Thank you for your input and I will check out the site you mentioned. There is no doubt that with my life's work as a mechanic, tool & model maker and draftsman, that I am hung up on the mechanical aspect. If I can't measure it how am I supposed to build it, is definitely part of the problem.
As I look at the layouts on this thread I just can't help thinking about the system or method of first setting up the view and then being able to locate the components, bore spacing, valve angles, crank to cam centerline relationship, etc lets say for an engine cutaway. And also how each of those components change in size and ellipse degree as they recede along the perspective lines established for the view chosen. And that method has to adjust for every view chosen for each different illustration. That's a lot of stuff to keep track of! I guess I will need to put in a call to Yoda to help get my head around this.
I am going to throw a viewpoint in there that is very different from some of these folks, like Mr. Matthews, who would be a wonderful artist, no matter what his chosen subject. I also got my training in drafting in school, and after a couple of years doing it in Denver, came to California and really knew more than the teacher. He allowed me to experiment and to "learn" on my own the cutway styles by just copying them. I did this when I was 17, with a couple of LaTourette, Allington, Moore and Swaja pieces. I taught myself photography so I had reference that I could take with me, and started doing these things myself.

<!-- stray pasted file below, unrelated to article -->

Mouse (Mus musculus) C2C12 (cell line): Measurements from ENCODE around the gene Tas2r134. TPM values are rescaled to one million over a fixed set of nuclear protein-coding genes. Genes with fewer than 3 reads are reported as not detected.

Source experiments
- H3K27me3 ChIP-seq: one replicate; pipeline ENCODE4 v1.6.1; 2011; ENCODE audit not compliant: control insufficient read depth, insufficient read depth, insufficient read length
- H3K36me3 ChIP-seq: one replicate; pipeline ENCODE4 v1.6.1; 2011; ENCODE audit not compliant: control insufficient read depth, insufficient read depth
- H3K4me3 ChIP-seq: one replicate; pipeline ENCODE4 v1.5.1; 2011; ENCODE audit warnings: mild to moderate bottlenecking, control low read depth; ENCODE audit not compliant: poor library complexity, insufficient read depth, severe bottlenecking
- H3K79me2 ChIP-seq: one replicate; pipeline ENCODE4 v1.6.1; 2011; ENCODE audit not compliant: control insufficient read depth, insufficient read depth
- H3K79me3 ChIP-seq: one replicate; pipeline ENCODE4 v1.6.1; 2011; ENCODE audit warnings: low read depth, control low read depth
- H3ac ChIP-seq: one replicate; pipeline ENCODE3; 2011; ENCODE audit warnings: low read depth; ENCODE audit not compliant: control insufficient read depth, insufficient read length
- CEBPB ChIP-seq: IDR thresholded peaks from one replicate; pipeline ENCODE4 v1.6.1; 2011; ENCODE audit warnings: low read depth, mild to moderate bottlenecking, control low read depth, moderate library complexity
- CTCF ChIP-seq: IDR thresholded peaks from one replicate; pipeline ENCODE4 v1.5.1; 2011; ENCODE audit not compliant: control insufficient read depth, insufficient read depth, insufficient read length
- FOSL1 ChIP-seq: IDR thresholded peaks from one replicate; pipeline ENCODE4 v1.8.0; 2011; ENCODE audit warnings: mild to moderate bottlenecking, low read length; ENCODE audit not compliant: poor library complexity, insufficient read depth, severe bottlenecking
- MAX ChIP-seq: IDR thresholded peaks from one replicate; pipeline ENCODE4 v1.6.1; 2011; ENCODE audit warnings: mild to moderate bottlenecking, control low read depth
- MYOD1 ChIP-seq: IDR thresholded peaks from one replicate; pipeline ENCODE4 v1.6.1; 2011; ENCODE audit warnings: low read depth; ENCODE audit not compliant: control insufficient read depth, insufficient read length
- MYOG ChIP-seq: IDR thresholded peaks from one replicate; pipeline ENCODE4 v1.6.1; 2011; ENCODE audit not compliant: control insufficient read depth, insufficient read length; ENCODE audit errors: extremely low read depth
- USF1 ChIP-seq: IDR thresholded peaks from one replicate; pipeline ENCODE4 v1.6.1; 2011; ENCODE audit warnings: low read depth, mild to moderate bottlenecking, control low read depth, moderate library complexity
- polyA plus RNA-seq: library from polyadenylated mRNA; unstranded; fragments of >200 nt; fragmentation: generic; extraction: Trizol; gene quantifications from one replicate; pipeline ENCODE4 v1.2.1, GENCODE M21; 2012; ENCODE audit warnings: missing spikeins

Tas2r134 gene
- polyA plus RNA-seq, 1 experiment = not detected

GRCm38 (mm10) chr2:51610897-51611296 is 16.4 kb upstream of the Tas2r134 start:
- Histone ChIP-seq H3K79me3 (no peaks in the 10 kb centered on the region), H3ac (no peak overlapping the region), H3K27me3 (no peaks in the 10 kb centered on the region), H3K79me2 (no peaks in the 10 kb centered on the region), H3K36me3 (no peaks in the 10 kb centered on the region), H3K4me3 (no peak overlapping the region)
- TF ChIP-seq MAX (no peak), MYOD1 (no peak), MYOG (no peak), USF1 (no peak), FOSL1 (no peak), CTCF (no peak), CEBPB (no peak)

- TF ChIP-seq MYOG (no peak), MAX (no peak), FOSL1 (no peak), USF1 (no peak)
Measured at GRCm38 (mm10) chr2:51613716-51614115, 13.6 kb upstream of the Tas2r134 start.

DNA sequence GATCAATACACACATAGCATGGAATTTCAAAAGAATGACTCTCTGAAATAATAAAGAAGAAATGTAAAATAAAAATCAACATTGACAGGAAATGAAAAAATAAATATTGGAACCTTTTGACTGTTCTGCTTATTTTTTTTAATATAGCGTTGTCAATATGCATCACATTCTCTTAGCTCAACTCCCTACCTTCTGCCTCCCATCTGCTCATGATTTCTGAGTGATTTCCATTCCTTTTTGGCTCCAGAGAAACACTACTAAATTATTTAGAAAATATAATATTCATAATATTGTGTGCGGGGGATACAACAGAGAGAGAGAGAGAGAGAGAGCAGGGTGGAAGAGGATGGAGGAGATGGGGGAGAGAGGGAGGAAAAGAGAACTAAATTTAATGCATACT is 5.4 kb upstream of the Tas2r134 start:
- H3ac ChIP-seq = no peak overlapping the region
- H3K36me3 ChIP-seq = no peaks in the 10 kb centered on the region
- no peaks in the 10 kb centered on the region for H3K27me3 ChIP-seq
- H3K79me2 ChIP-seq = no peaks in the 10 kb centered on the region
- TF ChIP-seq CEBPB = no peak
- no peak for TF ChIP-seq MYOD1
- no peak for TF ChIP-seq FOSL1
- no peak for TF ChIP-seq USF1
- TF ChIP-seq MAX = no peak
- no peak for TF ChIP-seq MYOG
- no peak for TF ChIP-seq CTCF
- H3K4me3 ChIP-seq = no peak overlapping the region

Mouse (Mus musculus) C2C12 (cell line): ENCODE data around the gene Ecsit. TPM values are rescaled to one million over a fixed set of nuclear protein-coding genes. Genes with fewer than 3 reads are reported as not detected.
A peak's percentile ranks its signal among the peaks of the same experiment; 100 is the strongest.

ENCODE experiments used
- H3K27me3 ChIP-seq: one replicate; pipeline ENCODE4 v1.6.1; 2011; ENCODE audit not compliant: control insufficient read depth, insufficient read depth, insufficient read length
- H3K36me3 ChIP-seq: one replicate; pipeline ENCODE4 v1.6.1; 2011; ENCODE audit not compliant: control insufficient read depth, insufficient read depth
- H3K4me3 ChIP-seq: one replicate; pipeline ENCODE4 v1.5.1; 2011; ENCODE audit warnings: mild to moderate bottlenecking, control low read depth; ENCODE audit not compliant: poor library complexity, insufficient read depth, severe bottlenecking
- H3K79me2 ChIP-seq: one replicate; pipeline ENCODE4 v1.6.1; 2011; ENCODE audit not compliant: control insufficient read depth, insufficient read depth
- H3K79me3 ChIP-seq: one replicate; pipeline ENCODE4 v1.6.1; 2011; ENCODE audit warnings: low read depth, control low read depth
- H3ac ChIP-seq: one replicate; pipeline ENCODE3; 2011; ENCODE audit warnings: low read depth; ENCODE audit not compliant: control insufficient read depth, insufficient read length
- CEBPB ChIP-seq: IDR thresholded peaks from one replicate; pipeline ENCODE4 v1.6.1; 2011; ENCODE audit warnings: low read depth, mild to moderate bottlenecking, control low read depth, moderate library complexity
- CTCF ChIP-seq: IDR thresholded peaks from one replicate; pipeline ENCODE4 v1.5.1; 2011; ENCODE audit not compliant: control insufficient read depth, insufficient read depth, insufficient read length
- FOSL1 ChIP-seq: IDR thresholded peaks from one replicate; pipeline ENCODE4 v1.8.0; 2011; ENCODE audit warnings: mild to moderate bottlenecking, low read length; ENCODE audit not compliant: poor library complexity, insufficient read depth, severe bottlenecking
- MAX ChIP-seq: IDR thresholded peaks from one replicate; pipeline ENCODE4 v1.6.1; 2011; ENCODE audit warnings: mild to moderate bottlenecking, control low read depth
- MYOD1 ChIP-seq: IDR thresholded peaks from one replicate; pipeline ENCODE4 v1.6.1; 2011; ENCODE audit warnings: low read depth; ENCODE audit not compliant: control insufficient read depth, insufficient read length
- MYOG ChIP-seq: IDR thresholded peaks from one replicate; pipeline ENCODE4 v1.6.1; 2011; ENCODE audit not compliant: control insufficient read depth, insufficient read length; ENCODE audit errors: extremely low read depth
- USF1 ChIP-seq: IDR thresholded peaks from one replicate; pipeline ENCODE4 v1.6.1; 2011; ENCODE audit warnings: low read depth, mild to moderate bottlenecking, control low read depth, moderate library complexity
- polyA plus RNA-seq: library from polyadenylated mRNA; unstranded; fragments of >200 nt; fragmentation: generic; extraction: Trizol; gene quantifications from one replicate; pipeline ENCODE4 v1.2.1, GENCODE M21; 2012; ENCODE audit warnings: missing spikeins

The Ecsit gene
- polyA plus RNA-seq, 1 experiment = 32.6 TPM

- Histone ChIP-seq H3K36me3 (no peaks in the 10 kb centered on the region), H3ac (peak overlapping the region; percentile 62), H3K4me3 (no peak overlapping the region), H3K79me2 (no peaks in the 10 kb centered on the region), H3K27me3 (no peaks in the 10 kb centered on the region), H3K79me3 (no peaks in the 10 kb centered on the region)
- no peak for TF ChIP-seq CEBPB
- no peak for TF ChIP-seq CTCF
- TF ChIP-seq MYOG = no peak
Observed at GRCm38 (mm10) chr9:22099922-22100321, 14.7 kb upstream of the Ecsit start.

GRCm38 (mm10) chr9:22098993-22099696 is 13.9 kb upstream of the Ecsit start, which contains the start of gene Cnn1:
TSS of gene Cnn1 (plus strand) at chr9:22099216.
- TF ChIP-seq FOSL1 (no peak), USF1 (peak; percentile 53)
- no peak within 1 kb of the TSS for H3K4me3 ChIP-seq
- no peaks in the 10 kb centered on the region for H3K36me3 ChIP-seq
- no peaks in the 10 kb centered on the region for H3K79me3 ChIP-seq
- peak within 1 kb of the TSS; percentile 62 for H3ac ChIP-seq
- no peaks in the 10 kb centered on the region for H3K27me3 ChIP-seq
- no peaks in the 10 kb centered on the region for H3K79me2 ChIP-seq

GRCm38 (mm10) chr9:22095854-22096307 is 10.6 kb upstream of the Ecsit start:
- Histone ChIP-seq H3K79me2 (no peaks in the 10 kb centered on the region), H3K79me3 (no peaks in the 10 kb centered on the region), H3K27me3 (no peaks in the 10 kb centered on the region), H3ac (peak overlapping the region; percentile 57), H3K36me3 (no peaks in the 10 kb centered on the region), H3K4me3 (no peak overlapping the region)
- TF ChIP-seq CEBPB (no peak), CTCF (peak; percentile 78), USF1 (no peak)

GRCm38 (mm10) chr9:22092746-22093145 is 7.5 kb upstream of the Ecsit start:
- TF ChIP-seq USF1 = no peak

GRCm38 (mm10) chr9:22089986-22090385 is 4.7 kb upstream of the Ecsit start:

As a completely no-discernible-drawing-skill guy, I found that if I could get a photo of a car, only the exterior, could pick a couple of vanishing points, figure out a couple of the other odd axes in a car (engine sit or steering column, for example), with photos I could fill in the rest. Not sure where that is from, but it might work for you with your background.
Try picking a couple of drawings and reproduce them just to get a feel.
Think in blocks, like the body lines, or a complete wheel assembly, but taking into account what is around it ... don't just fill in area as you see it, but think in complete subsections to get things to look correct and not choppy and lumpy ... or is that lumpy and choppy???
Get a reasonable, not necessarily a hugely expensive, camera system and figure out how to shoot photos. As a basis, you can always use them to just copy and build an illustration.
Easy, and one can be taught .. I am proof that you don't have to be that skilled to pull this stuff off.
Since you seem to have some drawing ability, it will only shorten your learning curve.
I think everyone has to come from their own place, but just figure out something and draw something, even a copy. It will let you know how this stuff feels, you will see what is actually involved, and you can start creating your own style.
I may not be the best at this stuff .. there are many others here in the group who lay claim to that honor, but I started with no training or ability and taught myself, so it is something that is possible, just do it .. to steal a Nike line.